Collectibles-General (Antiques)/Gunlocke chair


Gunlocke Chair side
Gunlocke Chair side  

Gunlocke Chair- front
Gunlocke Chair- front  
I recently came across a beautiful hardwood chair at an antique mall and fell in love with it.  Once I got it home I discovered the Gunlocke Chair Company maker's mark underneath along with the year of manufacture (1987) and a finish which was listed as "G3.1 Map."  I looked around on the internet for more information on the chair but could not find one that looks exactly like it.  I emailed the Gunlocke chair company and though they did identify the chair was theirs and that it was constructed out of maple, they did not give me any suggestions about how to restore/refinish it.  You might not be able to see too well from the attached pics, but it is pretty (superficially) banged up with nicks, dings, and scratches (though its bones are good and it is structurally sound.)

I would greatly appreciate any refinishing advice you could give me on how best to restore this chair to its former glory without negatively affecting its value.  I have more pics I can send if it would be helpful.

Thanks for your time! and any tips you might have!

Hi Beth
Nice to hear from you.
Yes, I agree this is a very nice chair.
While the picture is not great, it appears this chair does not have the thick heavy lacquer finish we usually see on this type of maple furniture.
Without a closer inspection, I am suggesting this chair has already had the original finish removed.
There are usually tell-tale signs left from the work. Look closley under the seat. You may see evidence of an older finish or drip marks.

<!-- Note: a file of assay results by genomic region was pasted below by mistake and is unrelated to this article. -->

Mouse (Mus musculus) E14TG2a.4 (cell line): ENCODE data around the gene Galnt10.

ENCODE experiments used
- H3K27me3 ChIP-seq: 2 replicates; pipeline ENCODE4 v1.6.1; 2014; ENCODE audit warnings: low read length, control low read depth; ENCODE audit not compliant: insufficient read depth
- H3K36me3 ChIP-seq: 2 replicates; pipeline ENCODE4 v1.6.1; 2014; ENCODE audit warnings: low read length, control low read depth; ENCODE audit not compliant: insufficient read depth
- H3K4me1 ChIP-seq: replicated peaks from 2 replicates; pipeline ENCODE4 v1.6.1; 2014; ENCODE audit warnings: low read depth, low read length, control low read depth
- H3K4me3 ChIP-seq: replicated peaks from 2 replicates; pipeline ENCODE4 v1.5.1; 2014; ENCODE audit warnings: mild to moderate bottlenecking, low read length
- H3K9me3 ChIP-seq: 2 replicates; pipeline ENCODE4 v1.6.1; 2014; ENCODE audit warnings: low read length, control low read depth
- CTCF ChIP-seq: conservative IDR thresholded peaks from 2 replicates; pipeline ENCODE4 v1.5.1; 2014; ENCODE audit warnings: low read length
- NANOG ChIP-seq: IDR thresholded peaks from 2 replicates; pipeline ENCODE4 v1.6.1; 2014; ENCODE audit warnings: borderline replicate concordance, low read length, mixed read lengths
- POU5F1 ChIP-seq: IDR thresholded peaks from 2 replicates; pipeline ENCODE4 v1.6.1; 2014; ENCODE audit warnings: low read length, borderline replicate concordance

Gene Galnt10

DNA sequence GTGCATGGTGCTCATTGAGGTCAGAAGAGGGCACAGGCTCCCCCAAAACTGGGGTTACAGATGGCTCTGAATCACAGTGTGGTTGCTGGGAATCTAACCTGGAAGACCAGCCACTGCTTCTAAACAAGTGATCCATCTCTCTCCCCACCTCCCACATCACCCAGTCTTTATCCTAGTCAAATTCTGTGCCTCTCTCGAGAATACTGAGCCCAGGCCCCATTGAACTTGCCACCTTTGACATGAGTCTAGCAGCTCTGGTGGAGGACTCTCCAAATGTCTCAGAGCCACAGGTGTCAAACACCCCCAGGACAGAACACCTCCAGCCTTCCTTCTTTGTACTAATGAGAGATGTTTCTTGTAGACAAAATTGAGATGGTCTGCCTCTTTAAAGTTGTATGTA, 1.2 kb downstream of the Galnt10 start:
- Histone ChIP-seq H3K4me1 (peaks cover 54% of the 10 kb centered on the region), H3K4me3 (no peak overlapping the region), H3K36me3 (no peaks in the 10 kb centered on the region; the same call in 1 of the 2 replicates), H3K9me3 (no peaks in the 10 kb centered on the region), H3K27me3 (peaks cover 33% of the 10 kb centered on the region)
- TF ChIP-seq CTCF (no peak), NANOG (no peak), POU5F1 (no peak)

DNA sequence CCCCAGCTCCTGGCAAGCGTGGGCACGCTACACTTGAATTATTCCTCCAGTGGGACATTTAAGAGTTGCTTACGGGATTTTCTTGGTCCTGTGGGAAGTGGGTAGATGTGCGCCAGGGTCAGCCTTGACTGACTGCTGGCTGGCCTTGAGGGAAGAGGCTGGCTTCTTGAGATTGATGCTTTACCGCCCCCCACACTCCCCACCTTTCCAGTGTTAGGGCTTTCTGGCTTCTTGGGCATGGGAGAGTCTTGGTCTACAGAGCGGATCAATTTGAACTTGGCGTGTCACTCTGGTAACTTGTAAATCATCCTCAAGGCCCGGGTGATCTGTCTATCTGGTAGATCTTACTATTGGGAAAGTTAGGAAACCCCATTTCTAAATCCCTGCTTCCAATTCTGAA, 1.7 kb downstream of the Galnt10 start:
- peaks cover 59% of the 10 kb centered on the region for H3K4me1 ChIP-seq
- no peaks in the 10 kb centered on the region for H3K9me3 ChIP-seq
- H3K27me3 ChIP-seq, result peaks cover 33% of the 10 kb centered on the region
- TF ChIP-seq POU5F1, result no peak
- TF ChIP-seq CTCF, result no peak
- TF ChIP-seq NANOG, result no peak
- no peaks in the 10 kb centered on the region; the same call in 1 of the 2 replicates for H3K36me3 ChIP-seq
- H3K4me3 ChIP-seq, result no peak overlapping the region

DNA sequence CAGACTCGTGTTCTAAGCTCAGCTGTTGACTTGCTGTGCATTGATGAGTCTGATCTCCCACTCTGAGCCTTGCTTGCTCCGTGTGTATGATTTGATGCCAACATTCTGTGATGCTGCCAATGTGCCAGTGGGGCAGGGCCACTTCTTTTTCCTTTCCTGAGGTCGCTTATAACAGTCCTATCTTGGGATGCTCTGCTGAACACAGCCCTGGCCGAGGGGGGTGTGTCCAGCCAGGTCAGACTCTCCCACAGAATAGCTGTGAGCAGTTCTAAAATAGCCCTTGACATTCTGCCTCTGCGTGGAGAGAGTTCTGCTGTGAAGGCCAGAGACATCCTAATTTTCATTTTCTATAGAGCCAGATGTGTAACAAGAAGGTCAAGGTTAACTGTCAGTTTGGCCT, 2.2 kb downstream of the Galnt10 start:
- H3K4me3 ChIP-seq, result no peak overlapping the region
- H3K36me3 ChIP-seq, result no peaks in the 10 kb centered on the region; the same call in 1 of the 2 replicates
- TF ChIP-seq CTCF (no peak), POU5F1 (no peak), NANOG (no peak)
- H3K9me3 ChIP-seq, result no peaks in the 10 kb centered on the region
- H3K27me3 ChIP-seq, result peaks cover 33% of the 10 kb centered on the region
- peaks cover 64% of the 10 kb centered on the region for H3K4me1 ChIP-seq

However to get to your question.
First I would try the simple approach. Give the chair a good scrub down with mineral spirits (varsol) and a fine steel wool pad. Simply dip the wool in the spirits and go over all the wood.
Dry with clean rags as you go.
Then a coat of low luster "Circa 1850" brand tung oil applied with a rag.
Your chair will look beautiful.
Get back if needed.
And your question just reminded me I must do this with my kitchen set of maple chairs..yikes..6 of them.

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Eileen Cronk


I can answer most questions about the repairing and refinishing of all your old furniture items (the things we call antiques). I can also give you advice on what wood items to choose and what wood items to avoid at auctions, flea markets etc. I DO NOT give appraisals on antiques as this is not my field of expertise.


I have been repairing, refinishing and of course buying old furniture for the past 30 years. On any given weekend I can be found at auction sales or flea markets searching out a good buy. I have taken several courses in this area over the years, but I find "Hands On" learning to be the best teacher. I can help you avoid the pitfalls and problems of this wonderful rewarding craft.

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